Typhoon attacks China while hurricane wreaks havoc in America


Senior Member
Both typhoon and hurricane are tropical cyclones. But typhoon attacks China while hurricane wreaks havoc in America. Who's ever said "Typhoon attacks New York"?

Source: English speaking practice by me.

The question of this thread is whether American media ever used typhoon to describe natural disastars that happened in the United States. I've never read one. All used hurricane rather than typhoon.
  • Chez

    Senior Member
    English English
    Definition of a typhoon (Wikipedia)

    A typhoon is a mature tropical cyclone that develops between 180° and 100°E in the Northern Hemisphere. This region is referred to as the Northwestern Pacific Basin, and is the most active tropical cyclone basin on Earth, accounting for almost one-third of the world's annual tropical cyclones.

    The name typhoon is geographically limited.


    Senior Member
    British English
    A western Pacific cyclonic storm is called a typhoon, and a western Atlantic cyclonic storm is called a hurricane. Same thing, but a different name. Different etymology because the English speakers who first experienced hurricanes heard the Spanish word for the storm and those who first experienced typhoons heard the Chinese word.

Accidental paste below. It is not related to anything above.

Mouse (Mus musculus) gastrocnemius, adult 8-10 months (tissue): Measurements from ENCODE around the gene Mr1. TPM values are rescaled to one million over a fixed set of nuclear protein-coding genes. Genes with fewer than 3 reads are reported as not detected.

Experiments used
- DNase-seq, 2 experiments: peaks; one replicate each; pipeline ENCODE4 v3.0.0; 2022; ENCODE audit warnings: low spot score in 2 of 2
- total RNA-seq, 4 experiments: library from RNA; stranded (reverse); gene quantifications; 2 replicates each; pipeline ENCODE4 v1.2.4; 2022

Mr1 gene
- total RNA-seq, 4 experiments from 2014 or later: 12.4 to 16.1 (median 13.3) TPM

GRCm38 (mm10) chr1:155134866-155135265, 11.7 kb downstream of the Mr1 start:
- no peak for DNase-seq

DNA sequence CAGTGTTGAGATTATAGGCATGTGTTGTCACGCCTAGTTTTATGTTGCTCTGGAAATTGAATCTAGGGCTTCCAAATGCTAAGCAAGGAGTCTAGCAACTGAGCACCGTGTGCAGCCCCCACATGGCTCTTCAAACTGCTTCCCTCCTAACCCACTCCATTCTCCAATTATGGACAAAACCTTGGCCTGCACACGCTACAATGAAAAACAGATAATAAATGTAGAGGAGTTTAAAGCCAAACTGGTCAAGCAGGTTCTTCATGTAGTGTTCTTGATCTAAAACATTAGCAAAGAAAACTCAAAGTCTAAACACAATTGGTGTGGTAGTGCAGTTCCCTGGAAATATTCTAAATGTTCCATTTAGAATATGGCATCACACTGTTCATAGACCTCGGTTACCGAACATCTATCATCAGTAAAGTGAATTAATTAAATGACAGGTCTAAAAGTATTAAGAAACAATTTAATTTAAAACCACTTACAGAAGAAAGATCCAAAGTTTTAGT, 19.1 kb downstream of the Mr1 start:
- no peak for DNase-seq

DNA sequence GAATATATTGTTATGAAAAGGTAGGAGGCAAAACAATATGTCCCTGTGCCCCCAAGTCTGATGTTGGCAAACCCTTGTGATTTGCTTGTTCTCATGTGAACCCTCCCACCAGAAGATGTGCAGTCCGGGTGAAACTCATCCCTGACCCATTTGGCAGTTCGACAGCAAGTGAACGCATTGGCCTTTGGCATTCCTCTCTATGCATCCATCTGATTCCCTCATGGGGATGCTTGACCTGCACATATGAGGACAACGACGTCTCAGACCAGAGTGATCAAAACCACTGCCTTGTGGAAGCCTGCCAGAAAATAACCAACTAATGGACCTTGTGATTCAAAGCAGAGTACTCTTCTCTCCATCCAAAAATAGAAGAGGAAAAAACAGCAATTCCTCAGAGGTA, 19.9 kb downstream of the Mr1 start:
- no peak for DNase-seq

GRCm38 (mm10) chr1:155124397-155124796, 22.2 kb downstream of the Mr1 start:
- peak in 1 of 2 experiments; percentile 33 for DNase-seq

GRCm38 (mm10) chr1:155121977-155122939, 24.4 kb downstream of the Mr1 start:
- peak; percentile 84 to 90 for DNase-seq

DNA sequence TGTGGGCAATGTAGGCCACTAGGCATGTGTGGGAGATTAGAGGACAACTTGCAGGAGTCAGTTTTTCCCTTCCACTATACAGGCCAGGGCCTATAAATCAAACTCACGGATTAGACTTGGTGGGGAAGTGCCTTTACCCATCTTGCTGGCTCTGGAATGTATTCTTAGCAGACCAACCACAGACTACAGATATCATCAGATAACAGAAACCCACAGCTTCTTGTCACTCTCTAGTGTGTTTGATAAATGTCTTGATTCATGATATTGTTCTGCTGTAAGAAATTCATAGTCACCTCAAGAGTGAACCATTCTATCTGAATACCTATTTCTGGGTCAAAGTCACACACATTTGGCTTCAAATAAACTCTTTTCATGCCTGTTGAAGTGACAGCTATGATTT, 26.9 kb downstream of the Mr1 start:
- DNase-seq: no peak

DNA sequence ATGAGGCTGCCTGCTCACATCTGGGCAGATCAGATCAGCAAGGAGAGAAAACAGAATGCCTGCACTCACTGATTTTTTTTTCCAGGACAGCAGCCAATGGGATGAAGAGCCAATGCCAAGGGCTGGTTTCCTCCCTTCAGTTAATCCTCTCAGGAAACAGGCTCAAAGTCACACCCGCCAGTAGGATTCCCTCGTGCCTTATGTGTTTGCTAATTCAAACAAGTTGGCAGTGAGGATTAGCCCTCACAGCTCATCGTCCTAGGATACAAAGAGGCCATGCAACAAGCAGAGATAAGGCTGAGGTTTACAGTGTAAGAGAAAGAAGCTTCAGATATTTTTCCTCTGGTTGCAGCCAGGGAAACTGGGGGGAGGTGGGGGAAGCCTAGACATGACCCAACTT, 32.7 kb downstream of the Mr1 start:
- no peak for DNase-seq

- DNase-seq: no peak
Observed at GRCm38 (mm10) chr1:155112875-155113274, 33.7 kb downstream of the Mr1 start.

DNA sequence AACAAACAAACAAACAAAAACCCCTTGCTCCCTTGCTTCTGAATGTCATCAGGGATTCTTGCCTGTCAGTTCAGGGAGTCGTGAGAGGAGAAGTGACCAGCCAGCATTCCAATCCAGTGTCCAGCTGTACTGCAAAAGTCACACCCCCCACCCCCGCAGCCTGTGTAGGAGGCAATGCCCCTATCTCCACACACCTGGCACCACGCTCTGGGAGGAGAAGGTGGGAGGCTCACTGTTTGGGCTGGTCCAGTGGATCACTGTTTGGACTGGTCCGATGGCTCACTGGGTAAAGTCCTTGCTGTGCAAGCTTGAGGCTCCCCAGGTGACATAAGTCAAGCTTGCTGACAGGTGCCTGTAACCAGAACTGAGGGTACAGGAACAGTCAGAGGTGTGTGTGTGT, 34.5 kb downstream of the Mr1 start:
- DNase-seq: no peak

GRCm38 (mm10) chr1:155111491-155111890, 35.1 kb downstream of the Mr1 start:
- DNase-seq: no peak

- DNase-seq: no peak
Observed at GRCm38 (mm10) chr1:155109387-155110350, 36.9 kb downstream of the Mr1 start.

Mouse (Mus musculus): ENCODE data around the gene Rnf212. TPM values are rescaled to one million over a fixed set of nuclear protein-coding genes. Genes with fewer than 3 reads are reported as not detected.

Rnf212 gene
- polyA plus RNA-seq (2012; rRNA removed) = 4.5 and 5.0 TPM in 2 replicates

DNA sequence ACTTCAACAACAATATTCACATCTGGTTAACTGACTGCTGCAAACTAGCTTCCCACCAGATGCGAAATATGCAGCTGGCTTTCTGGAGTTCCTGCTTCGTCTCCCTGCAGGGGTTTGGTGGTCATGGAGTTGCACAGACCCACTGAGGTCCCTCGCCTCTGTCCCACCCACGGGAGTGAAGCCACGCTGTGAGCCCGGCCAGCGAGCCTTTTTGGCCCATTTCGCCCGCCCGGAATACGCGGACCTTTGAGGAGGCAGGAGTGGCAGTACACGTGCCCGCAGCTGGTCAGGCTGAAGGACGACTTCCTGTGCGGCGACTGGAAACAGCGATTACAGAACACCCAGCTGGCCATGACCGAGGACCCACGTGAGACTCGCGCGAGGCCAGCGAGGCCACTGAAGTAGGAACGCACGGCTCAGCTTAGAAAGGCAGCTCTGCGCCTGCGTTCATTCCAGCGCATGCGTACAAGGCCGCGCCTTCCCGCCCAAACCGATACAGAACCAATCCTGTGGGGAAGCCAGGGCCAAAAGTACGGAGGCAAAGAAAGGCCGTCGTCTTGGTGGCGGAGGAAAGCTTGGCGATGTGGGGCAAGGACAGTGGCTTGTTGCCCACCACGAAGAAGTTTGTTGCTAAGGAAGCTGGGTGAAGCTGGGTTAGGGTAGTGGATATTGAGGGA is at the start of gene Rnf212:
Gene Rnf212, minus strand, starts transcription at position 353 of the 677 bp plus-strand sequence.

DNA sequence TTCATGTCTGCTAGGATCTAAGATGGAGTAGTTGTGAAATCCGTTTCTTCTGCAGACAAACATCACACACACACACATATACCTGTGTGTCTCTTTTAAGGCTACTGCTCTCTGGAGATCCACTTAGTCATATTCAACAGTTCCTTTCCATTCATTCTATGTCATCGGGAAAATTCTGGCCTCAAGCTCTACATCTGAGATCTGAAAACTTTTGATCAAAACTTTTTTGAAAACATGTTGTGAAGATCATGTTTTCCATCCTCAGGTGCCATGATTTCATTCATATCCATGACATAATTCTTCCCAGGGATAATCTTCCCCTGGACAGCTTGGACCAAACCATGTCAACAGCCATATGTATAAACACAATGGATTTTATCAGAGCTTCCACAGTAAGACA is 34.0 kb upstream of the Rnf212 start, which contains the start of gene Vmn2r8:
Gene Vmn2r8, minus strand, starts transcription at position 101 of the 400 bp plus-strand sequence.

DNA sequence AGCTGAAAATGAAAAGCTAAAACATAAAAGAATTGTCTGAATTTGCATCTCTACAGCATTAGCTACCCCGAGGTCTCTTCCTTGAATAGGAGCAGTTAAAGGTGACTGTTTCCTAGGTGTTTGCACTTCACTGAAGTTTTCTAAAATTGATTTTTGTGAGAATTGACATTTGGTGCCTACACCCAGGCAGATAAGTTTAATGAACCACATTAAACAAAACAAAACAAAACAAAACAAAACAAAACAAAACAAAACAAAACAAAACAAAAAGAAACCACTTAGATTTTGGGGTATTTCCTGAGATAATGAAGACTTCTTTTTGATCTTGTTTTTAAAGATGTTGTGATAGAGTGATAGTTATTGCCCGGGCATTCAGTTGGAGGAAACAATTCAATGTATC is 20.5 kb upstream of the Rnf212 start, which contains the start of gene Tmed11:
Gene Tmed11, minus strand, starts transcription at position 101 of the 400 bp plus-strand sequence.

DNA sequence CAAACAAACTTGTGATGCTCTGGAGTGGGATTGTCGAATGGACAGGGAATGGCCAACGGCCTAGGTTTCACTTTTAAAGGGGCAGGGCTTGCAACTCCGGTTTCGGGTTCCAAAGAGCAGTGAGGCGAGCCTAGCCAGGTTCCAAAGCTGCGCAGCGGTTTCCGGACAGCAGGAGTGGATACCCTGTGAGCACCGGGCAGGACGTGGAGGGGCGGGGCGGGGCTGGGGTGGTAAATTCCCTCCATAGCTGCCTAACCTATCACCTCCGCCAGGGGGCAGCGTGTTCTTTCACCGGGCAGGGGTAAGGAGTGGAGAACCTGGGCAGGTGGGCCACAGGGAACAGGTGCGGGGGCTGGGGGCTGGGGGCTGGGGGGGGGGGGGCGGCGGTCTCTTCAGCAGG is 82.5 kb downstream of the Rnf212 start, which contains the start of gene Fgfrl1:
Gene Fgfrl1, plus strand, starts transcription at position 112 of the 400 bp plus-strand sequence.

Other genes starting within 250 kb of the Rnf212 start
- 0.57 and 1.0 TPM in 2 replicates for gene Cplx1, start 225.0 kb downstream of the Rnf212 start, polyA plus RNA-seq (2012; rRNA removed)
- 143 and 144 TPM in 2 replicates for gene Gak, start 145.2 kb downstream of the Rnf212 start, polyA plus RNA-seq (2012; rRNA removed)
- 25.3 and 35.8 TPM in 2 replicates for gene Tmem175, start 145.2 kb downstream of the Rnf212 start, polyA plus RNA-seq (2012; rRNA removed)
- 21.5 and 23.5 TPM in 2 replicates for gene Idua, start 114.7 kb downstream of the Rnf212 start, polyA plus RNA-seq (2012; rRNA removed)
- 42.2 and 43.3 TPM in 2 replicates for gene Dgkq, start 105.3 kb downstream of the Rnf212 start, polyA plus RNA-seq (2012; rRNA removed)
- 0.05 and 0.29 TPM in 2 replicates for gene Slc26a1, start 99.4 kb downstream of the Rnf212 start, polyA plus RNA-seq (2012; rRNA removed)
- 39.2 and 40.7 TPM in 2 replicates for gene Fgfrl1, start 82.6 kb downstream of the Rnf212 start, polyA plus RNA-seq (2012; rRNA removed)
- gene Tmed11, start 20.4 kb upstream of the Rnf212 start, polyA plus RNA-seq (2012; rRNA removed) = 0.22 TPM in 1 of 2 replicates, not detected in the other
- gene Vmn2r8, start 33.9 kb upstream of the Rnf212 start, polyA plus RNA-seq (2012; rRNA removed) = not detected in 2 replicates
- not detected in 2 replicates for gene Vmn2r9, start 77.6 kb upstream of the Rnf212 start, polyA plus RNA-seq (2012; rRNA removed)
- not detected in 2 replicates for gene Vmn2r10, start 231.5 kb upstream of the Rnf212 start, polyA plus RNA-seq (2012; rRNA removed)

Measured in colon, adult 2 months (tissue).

Senior Member
    USA - English
    Typhoons and hurricanes are both types of tropical cyclones, with the only difference being the location where they form. When such storms form in the northwestern part of the Pacific Ocean, they are called "typhoons", while if they form in the northeastern Pacific, in the Caribbean Sea, or the Atlantic Ocean, they are called "hurricanes." Note that such storms that form in the Indian Ocean or the Southern Pacific are called neither "typhoons" or "hurricanes," but are instead called -- "tropical cyclones"!


    Senior Member
    English - U.S.
    I don't think we'd ever use "attack" for any storm. That sounds too much like a storm has intelligence.

    We would use words like:

    And in extreme cases maybe "mauls"
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